, In determining the total disintegration time of the tablet I have adapted the standard specified by our Federal Government wherein a salt tablet is suspended in a 10 mesh screen at the 80 milliliter mark of a IOOmilliliter graduate cylinder in l00-milliliters of distilled water at 70' F. The time is then noted until the supporting skeletonal structure rises to the surface. This time represents the total disintegration time of the tablet. By this'test, a plain unimpregnatcd salt tablet will disintegrate in approximately nine minutes. Tablets punched "hard and dipped in molten paraflin for 20 seconds under my above described treatment have an average total distintegrating time of approximately 13 minutes while similar "soft" punched tablets dipped for 20 seconds have an average total disintegration time of approximately 73 minutes. In the above disintegration test figures both the "hard" and soft tablet temperature, upon introduction to the paraflin dip, was that of the surrounding room.
Thus it is observed that my impregnated salt tablet is far superior in disintegration characteristics to that of a plain untreated salt tablet and that by my invention a new and improved medicinal salt tablet is provided, completely satisfactory to the user for dispelling the ill elfects of heat exhaustion or the like without causing undue nausea or of the human digestive equivalent ingredients may be made therein without departing from the spirit and scope of my invention. TI'NIOr,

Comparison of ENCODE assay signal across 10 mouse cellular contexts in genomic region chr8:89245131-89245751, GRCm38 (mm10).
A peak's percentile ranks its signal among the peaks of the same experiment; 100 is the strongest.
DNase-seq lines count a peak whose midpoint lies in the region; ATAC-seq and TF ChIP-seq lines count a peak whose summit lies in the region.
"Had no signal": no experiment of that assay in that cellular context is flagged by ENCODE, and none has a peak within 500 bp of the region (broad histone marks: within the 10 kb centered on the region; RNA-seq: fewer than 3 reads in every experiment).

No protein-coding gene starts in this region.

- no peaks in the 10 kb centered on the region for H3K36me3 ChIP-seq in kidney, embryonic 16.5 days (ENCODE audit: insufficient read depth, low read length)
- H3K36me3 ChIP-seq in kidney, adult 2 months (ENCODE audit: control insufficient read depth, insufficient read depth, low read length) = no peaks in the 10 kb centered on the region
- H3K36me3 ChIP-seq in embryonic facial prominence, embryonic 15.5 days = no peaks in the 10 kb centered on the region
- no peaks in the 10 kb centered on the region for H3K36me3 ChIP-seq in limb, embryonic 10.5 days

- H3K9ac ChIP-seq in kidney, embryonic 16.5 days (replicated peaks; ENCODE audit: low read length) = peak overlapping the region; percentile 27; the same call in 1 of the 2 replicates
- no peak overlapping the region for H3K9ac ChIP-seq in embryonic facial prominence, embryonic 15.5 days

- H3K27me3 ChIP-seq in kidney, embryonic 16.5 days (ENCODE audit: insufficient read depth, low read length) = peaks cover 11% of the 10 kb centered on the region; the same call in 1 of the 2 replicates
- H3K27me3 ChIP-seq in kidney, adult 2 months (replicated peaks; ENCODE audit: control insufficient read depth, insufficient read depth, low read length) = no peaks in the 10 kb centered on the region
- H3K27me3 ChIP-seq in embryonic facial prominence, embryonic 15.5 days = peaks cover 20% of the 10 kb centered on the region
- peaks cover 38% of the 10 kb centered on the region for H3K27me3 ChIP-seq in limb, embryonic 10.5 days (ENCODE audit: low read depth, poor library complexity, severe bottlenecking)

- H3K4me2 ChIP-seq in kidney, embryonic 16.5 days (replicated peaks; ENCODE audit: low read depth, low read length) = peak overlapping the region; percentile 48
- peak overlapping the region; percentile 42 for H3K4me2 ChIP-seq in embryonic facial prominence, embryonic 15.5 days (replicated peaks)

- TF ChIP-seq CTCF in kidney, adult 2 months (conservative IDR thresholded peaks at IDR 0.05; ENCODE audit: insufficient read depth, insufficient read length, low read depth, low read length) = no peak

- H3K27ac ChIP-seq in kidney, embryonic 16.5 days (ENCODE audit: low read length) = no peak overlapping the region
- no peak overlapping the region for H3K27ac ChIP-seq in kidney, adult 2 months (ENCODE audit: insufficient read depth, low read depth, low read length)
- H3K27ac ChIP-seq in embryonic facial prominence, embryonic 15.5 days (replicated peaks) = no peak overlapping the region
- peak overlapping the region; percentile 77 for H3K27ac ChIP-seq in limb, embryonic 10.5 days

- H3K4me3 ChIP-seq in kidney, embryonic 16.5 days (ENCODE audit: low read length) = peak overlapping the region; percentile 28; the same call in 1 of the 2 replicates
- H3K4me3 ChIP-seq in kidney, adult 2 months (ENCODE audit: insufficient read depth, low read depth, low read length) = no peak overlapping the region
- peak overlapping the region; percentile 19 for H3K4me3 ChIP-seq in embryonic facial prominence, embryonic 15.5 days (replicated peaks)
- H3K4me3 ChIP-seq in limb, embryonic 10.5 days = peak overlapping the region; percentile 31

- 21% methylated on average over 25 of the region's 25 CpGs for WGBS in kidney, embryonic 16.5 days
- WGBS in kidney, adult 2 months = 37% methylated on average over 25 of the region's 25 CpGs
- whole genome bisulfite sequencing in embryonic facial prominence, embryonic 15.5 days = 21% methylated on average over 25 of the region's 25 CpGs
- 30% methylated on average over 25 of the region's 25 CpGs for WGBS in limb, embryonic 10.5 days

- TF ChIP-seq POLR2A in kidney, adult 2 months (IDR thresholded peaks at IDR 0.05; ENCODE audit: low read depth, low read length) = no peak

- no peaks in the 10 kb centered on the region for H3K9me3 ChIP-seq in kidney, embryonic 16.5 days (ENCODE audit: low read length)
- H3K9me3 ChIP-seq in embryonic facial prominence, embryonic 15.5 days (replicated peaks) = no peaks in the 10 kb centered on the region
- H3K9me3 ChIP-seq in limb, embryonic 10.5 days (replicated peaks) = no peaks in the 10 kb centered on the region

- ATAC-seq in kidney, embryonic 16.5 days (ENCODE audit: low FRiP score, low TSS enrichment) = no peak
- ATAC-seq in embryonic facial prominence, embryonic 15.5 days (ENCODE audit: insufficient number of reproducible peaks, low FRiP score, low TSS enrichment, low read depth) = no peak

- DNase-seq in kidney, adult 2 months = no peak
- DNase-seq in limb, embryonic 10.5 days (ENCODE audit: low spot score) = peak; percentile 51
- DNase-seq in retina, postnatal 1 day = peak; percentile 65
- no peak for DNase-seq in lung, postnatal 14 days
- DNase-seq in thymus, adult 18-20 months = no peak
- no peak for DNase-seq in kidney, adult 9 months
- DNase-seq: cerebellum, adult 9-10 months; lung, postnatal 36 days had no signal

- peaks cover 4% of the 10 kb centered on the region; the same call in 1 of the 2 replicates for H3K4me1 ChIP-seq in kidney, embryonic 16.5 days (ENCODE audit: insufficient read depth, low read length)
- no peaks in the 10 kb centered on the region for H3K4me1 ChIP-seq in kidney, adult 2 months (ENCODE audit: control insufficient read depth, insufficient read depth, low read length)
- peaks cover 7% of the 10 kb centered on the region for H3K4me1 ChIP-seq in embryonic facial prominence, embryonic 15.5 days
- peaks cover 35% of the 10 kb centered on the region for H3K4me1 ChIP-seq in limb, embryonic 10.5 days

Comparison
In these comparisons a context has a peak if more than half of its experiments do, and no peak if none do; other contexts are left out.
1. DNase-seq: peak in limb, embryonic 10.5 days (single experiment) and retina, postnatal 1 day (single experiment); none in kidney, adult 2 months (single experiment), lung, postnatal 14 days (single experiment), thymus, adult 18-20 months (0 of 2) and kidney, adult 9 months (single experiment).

fore, I do not wish to be limited to the specific illustrations and embodiments herein described other than may appear in the following appended [claim] claims.
I. As a new article of manufacture, a non-friable, internally reinforced tablet comprising substantially 10 grains of refined granular sodium chloride tableted'under formation pressures of from 5-10 tons per square inch, and an internally disposed cellular structure comprising substantially 8-28 milligrams of refined parafli'n, impregnated between and around the grains of the tableted sodium chloride while in a molten state [said internal cellular structure permitting the osmotic dissolution of said sodium chloride therethrough in the presence of human gastrointestinal juices at a rate substantially less than the normal 'rate of dissolution of sodium chloride in such juices], said internal cellular paraflin structure permitting the disillusnoted between and around the grains of the sodium chloride tablet while in a molten state and subsequently solidi- 5 fled, the formation pressure and amount of way subv stance for the tablet being related substantially as for'rnation pressures of from 5-10 tons per square inch and substantially=8-28 milligrams of waxy substance are related for a tablet comprising substantially 10 grains of sodium chloride.
3. As a new article of manufacture, a non-friable, internally reinforced tablet comprising grains of refined granue. larsodium chloride tableted under formation pressure into squa're'irich and substantially 8-28 milligrams of waxy 0 substance are related for a tablet comprising substantially 10 grains of sodium chloride, said intern'al cellular paraffin structure permitting dissolution of said sodium chloride in the stomach at a rate substantially less than the normal rate ofdissolution of sodium chloride in the stomach.
: References Cited in the file' of this patent or the original patent UNITED STATES PATENTS 60 1,498,666 Mason, June 24, 1924 2,011,587 Miller Aug. 20, 1935 2,373,763 Kuever Apr. l7, 1945 2,478,182 Consolan'o Aug. 9, 1949 2,540,979 Clymer Feb. 6,1951
omen REFERENCES Jour. Amer. Pharm. Assn.-, Pharm. Abs., April 1944, a page 105.
sion of said sodium chloride therethrough in the presence